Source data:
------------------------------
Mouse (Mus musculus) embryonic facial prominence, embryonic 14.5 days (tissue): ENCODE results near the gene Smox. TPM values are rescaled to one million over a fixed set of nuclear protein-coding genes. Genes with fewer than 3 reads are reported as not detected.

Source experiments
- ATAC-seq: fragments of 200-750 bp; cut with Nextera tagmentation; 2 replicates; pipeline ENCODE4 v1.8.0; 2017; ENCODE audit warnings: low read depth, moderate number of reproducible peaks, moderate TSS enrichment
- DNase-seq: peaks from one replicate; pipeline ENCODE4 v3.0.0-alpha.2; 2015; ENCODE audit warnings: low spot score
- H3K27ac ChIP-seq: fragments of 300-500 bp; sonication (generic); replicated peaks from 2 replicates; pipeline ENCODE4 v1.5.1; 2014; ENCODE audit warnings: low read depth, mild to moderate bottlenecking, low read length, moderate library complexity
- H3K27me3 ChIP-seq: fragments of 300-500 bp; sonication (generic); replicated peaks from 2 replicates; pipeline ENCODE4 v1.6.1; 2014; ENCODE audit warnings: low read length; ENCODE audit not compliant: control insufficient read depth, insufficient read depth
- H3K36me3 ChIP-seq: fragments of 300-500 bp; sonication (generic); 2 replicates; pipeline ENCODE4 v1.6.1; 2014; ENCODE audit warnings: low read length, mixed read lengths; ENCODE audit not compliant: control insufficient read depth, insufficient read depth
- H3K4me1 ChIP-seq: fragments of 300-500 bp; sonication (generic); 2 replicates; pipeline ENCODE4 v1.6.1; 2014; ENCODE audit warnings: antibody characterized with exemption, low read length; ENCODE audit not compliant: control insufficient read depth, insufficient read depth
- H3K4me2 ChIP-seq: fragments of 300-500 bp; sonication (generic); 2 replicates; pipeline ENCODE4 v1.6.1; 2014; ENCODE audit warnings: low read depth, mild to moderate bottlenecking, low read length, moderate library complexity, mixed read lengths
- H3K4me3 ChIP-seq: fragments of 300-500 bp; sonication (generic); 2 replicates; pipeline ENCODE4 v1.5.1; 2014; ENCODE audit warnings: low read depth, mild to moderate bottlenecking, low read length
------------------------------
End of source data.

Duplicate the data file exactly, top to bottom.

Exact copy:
Mouse (Mus musculus) embryonic facial prominence, embryonic 14.5 days (tissue): ENCODE results near the gene Smox. TPM values are rescaled to one million over a fixed set of nuclear protein-coding genes. Genes with fewer than 3 reads are reported as not detected.

Source experiments
- ATAC-seq: fragments of 200-750 bp; cut with Nextera tagmentation; 2 replicates; pipeline ENCODE4 v1.8.0; 2017; ENCODE audit warnings: low read depth, moderate number of reproducible peaks, moderate TSS enrichment
- DNase-seq: peaks from one replicate; pipeline ENCODE4 v3.0.0-alpha.2; 2015; ENCODE audit warnings: low spot score
- H3K27ac ChIP-seq: fragments of 300-500 bp; sonication (generic); replicated peaks from 2 replicates; pipeline ENCODE4 v1.5.1; 2014; ENCODE audit warnings: low read depth, mild to moderate bottlenecking, low read length, moderate library complexity
- H3K27me3 ChIP-seq: fragments of 300-500 bp; sonication (generic); replicated peaks from 2 replicates; pipeline ENCODE4 v1.6.1; 2014; ENCODE audit warnings: low read length; ENCODE audit not compliant: control insufficient read depth, insufficient read depth
- H3K36me3 ChIP-seq: fragments of 300-500 bp; sonication (generic); 2 replicates; pipeline ENCODE4 v1.6.1; 2014; ENCODE audit warnings: low read length, mixed read lengths; ENCODE audit not compliant: control insufficient read depth, insufficient read depth
- H3K4me1 ChIP-seq: fragments of 300-500 bp; sonication (generic); 2 replicates; pipeline ENCODE4 v1.6.1; 2014; ENCODE audit warnings: antibody characterized with exemption, low read length; ENCODE audit not compliant: control insufficient read depth, insufficient read depth
- H3K4me2 ChIP-seq: fragments of 300-500 bp; sonication (generic); 2 replicates; pipeline ENCODE4 v1.6.1; 2014; ENCODE audit warnings: low read depth, mild to moderate bottlenecking, low read length, moderate library complexity, mixed read lengths
- H3K4me3 ChIP-seq: fragments of 300-500 bp; sonication (generic); 2 replicates; pipeline ENCODE4 v1.5.1; 2014; ENCODE audit warnings: low read depth, mild to moderate bottlenecking, low read length